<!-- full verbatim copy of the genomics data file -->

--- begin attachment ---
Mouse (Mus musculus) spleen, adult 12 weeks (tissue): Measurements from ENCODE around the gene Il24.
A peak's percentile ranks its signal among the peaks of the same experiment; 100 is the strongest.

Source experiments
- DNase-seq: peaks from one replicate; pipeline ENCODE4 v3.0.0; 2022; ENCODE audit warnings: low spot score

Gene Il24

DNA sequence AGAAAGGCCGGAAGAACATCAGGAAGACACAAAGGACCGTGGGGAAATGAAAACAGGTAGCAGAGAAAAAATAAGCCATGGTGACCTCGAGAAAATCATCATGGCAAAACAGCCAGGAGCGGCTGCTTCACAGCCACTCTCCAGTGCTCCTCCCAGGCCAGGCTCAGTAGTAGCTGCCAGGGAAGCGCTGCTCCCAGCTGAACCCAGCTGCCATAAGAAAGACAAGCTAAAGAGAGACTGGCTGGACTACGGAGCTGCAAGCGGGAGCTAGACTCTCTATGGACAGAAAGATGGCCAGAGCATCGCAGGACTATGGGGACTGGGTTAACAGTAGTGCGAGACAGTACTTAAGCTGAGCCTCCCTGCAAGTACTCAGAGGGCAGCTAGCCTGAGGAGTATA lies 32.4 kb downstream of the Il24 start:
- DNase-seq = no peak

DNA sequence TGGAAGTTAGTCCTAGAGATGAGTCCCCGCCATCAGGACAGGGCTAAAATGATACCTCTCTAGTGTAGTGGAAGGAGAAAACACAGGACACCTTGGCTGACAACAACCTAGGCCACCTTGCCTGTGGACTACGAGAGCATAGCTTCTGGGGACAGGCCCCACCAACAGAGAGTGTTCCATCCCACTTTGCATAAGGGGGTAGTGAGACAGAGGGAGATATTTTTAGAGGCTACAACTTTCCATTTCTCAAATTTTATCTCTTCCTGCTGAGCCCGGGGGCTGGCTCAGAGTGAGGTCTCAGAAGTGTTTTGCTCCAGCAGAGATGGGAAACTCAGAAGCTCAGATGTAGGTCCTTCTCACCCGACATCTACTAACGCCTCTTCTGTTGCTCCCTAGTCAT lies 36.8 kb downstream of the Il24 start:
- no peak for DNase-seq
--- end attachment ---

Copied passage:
Mouse (Mus musculus) spleen, adult 12 weeks (tissue): Measurements from ENCODE around the gene Il24.
A peak's percentile ranks its signal among the peaks of the same experiment; 100 is the strongest.

Source experiments
- DNase-seq: peaks from one replicate; pipeline ENCODE4 v3.0.0; 2022; ENCODE audit warnings: low spot score

Gene Il24

DNA sequence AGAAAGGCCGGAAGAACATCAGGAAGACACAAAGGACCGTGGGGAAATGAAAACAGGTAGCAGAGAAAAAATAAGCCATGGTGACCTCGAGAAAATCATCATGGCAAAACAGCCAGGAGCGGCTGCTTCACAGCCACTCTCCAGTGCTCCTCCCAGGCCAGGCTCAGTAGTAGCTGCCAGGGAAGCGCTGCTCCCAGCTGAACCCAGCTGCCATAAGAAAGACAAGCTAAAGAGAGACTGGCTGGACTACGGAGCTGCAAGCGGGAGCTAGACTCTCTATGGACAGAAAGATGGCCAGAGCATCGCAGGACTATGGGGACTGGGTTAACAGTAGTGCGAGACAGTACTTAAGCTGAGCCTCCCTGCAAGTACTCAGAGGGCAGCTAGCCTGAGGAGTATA lies 32.4 kb downstream of the Il24 start:
- DNase-seq = no peak

DNA sequence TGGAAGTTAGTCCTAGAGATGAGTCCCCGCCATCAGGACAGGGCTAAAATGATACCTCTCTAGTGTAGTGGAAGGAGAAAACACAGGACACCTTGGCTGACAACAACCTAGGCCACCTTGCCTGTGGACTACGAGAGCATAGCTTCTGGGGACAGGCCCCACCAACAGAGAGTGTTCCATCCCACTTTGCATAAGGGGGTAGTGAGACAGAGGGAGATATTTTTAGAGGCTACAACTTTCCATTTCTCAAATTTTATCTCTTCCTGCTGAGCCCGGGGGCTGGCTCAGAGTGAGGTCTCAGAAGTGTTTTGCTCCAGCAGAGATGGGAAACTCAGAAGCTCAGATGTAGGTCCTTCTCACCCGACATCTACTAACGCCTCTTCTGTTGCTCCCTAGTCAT lies 36.8 kb downstream of the Il24 start:
- no peak for DNase-seq